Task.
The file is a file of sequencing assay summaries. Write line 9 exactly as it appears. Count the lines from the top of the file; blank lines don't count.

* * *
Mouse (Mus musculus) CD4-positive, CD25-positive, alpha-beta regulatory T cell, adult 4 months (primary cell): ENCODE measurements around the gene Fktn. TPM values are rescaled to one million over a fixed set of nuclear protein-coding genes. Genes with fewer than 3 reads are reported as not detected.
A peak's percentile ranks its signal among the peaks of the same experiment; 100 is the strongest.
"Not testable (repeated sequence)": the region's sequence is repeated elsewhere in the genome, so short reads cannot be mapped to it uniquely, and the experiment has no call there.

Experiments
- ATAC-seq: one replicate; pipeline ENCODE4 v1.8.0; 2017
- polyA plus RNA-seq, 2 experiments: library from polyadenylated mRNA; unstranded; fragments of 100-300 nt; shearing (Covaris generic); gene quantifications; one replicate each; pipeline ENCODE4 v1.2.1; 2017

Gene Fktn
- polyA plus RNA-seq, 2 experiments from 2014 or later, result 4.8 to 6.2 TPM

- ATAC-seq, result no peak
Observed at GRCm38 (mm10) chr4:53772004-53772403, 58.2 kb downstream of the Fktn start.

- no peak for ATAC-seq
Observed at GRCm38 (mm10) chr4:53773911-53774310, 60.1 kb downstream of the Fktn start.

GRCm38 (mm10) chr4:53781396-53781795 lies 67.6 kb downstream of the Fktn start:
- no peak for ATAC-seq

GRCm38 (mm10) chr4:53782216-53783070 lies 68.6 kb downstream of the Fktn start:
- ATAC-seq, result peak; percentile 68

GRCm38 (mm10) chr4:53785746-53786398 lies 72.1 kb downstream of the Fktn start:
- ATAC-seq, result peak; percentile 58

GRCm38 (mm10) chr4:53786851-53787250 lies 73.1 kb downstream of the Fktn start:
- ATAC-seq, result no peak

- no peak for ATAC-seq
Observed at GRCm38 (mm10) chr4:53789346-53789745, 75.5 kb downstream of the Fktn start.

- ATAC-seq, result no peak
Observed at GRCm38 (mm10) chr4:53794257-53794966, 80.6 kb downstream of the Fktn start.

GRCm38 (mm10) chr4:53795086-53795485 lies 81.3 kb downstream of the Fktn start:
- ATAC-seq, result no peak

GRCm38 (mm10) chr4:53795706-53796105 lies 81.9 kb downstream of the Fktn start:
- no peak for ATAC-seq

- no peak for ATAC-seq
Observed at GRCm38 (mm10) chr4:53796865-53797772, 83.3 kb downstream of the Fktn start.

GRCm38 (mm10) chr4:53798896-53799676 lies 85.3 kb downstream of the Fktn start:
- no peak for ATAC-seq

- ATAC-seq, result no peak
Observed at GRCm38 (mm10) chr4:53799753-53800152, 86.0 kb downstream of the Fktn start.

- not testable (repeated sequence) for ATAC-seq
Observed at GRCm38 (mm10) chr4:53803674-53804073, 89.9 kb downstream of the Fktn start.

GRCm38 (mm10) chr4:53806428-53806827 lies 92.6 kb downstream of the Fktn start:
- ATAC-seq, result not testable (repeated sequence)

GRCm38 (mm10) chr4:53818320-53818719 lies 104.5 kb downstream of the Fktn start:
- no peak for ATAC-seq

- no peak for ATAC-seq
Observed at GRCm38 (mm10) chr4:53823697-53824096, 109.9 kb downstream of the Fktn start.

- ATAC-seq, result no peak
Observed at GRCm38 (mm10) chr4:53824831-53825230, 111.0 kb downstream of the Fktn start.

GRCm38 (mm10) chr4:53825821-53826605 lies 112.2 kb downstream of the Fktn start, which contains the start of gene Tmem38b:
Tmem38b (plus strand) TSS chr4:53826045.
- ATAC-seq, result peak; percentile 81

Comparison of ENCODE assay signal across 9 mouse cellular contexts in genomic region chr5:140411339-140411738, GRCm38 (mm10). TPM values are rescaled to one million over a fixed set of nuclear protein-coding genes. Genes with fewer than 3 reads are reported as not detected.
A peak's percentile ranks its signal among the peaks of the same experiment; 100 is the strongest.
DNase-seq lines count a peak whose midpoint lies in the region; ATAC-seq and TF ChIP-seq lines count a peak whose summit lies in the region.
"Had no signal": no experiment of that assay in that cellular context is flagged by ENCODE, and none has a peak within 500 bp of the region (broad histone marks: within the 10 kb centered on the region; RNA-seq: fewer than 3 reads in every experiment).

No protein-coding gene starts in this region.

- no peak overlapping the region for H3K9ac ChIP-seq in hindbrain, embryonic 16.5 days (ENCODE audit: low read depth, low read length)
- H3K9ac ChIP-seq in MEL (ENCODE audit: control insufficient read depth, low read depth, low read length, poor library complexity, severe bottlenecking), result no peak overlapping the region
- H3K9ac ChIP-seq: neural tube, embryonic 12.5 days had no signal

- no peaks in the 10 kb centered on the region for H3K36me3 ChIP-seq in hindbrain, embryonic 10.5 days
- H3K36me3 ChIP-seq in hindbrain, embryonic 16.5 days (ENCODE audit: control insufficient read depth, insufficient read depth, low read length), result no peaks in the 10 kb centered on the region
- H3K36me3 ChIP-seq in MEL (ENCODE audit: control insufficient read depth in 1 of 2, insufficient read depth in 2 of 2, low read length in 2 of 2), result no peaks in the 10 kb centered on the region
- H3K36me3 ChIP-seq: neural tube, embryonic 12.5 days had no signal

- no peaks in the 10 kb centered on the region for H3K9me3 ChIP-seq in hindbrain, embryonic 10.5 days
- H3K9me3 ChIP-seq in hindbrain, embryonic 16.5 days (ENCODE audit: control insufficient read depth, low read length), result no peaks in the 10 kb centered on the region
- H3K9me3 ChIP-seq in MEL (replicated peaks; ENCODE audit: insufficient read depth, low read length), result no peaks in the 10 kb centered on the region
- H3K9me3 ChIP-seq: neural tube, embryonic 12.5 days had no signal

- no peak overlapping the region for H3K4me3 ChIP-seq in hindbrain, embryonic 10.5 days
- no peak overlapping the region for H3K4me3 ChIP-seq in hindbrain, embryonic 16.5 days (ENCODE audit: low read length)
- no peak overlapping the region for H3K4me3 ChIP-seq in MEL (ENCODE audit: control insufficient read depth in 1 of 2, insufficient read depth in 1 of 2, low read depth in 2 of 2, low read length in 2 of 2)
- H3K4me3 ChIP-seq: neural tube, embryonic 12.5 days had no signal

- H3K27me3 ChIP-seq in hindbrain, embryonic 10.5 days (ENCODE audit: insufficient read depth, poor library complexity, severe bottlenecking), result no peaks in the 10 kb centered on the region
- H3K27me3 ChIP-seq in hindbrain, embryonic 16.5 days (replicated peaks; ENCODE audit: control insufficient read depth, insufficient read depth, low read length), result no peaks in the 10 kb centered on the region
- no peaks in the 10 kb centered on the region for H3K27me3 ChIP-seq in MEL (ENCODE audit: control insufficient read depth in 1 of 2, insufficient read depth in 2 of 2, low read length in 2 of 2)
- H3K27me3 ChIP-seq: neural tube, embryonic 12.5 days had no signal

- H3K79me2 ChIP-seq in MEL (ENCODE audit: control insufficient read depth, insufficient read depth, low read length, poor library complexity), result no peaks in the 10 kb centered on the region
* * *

- ATAC-seq, result no peak